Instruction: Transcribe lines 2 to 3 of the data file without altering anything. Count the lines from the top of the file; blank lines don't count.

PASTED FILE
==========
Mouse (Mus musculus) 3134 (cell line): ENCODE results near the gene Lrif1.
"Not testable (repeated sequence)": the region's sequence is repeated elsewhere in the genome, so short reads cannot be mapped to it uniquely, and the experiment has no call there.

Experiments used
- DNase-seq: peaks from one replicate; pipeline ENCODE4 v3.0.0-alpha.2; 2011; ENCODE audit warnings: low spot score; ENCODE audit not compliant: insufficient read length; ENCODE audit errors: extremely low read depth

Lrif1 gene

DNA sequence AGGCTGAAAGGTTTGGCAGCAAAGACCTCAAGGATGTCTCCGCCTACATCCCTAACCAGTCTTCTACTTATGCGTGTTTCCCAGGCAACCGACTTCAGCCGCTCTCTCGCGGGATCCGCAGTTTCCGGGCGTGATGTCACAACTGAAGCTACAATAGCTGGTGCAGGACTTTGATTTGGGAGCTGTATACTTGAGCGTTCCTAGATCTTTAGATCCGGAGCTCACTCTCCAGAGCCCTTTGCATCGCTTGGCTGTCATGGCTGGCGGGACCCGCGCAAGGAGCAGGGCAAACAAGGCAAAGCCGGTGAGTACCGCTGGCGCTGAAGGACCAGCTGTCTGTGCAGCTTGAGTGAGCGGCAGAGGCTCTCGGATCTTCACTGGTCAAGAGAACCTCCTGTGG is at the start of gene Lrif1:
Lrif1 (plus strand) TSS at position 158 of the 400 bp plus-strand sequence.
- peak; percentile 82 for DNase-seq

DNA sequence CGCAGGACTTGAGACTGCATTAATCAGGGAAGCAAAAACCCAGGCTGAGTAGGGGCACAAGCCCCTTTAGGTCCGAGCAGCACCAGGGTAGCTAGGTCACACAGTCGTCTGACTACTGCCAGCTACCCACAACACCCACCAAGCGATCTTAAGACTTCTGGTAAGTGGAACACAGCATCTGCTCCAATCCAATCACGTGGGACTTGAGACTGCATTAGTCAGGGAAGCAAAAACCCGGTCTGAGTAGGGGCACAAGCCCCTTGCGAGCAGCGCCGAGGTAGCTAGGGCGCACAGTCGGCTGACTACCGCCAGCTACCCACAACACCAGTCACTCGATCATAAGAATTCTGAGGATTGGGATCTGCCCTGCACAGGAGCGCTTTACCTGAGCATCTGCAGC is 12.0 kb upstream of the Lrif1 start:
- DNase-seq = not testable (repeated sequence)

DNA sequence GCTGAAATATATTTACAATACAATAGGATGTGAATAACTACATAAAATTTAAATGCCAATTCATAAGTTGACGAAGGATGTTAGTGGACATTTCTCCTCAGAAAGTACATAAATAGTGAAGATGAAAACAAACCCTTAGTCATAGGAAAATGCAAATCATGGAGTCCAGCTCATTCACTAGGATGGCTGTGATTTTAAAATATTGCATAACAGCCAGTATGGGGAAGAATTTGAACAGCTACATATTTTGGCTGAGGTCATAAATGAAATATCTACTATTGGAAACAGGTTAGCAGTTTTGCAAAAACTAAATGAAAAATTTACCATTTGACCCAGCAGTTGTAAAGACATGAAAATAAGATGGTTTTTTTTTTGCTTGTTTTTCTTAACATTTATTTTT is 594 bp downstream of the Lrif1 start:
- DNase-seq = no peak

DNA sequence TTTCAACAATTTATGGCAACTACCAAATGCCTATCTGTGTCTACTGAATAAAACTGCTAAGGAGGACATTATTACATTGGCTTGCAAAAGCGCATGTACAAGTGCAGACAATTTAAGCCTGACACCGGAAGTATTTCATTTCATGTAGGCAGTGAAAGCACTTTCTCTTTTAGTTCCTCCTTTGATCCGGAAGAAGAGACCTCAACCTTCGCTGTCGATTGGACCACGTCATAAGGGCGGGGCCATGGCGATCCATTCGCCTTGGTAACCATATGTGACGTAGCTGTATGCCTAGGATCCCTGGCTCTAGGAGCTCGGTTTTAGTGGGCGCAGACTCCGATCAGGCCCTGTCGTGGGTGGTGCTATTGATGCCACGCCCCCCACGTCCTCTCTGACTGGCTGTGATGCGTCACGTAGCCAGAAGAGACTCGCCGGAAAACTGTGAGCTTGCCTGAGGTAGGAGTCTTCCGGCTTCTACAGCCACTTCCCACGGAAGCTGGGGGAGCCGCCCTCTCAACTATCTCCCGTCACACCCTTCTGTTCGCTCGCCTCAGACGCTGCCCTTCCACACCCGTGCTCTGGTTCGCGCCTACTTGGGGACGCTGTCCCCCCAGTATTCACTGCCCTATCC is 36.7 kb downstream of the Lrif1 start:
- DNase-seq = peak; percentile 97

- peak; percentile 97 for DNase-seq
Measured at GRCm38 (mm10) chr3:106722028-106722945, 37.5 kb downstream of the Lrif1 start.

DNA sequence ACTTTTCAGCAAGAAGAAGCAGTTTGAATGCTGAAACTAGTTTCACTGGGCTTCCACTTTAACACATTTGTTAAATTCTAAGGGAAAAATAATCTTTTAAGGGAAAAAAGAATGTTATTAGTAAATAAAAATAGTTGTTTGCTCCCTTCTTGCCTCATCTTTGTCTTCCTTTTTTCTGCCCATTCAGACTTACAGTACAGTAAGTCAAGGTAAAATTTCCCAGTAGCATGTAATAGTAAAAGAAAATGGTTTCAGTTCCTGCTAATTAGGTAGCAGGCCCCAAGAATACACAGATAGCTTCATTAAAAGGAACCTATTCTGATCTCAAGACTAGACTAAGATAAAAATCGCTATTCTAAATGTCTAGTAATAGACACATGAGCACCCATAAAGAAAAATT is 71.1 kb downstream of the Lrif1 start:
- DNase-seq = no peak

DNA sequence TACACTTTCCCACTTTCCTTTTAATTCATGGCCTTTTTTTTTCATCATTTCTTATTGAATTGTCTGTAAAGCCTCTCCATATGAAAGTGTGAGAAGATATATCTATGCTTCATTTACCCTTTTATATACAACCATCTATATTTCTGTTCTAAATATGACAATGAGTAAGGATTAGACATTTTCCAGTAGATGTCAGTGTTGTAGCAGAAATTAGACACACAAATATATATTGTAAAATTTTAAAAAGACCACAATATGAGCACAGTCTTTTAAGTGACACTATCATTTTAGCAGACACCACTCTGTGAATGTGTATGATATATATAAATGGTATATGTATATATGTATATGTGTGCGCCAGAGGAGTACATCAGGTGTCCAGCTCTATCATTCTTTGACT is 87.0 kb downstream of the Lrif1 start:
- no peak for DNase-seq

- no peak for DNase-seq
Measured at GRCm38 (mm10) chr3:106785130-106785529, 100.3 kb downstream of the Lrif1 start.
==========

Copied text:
"Not testable (repeated sequence)": the region's sequence is repeated elsewhere in the genome, so short reads cannot be mapped to it uniquely, and the experiment has no call there.

Experiments used